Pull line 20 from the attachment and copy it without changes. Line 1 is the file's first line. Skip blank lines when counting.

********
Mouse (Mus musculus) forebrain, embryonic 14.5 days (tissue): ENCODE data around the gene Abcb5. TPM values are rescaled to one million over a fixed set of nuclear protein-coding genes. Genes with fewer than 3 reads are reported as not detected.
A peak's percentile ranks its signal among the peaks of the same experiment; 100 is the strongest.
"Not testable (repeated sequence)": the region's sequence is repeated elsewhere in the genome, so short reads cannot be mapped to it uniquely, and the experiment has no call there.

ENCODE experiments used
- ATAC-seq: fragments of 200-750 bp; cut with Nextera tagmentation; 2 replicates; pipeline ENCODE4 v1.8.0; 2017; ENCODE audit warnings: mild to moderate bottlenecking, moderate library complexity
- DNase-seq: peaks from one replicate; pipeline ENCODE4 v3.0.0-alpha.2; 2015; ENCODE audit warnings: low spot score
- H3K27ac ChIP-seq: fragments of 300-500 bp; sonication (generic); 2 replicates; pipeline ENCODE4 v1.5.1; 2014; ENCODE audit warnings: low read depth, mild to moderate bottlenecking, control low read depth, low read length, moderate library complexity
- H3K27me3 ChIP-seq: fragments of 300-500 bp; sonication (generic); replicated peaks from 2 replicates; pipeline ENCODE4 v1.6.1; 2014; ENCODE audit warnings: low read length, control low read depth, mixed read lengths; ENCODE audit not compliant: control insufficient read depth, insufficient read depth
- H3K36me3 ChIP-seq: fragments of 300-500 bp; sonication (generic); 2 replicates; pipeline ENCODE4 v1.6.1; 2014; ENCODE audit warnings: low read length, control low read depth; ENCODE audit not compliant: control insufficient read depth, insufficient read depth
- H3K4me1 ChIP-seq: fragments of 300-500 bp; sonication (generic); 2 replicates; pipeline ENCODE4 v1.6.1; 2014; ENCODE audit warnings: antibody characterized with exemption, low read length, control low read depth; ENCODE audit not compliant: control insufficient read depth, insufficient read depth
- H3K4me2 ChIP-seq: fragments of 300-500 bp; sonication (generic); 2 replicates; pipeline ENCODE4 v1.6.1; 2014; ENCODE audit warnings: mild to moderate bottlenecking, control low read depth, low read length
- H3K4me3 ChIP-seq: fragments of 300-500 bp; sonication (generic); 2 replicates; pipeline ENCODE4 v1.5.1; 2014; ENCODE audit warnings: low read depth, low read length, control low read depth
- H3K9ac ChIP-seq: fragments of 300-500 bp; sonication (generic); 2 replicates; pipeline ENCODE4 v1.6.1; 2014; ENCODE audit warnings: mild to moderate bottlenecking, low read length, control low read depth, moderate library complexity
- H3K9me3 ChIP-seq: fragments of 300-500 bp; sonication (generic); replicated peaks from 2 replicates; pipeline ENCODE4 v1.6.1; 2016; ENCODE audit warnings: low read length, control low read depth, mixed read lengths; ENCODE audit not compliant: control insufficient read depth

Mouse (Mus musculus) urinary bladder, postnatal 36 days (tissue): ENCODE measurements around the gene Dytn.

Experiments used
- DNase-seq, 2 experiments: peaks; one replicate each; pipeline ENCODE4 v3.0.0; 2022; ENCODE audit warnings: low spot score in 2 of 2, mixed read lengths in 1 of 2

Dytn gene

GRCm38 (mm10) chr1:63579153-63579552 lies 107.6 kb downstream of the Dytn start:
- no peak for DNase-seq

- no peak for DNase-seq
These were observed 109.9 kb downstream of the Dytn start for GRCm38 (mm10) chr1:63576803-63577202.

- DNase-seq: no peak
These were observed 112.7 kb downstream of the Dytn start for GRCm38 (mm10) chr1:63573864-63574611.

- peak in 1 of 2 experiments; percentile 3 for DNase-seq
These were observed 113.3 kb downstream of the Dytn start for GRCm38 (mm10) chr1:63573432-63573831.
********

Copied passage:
- no peak for DNase-seq